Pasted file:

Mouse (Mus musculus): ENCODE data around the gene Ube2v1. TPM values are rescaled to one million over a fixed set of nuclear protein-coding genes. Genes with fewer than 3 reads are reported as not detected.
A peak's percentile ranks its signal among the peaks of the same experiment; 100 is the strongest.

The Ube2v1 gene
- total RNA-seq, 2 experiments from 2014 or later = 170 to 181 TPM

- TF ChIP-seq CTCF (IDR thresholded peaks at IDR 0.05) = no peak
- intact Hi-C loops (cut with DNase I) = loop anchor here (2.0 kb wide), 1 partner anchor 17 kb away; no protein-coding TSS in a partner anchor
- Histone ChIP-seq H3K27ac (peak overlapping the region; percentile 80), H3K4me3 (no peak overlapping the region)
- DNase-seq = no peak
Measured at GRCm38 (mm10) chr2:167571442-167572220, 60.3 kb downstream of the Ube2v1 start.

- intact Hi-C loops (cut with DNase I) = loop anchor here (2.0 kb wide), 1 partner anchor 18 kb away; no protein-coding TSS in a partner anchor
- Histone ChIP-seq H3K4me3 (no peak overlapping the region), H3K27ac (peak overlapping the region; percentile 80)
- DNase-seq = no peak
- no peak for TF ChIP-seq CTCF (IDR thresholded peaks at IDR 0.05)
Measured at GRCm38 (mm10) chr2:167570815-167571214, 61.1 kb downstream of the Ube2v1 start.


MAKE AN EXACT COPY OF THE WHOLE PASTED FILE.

Mouse (Mus musculus): ENCODE data around the gene Ube2v1. TPM values are rescaled to one million over a fixed set of nuclear protein-coding genes. Genes with fewer than 3 reads are reported as not detected.
A peak's percentile ranks its signal among the peaks of the same experiment; 100 is the strongest.

The Ube2v1 gene
- total RNA-seq, 2 experiments from 2014 or later = 170 to 181 TPM

- TF ChIP-seq CTCF (IDR thresholded peaks at IDR 0.05) = no peak
- intact Hi-C loops (cut with DNase I) = loop anchor here (2.0 kb wide), 1 partner anchor 17 kb away; no protein-coding TSS in a partner anchor
- Histone ChIP-seq H3K27ac (peak overlapping the region; percentile 80), H3K4me3 (no peak overlapping the region)
- DNase-seq = no peak
Measured at GRCm38 (mm10) chr2:167571442-167572220, 60.3 kb downstream of the Ube2v1 start.

- intact Hi-C loops (cut with DNase I) = loop anchor here (2.0 kb wide), 1 partner anchor 18 kb away; no protein-coding TSS in a partner anchor
- Histone ChIP-seq H3K4me3 (no peak overlapping the region), H3K27ac (peak overlapping the region; percentile 80)
- DNase-seq = no peak
- no peak for TF ChIP-seq CTCF (IDR thresholded peaks at IDR 0.05)
Measured at GRCm38 (mm10) chr2:167570815-167571214, 61.1 kb downstream of the Ube2v1 start.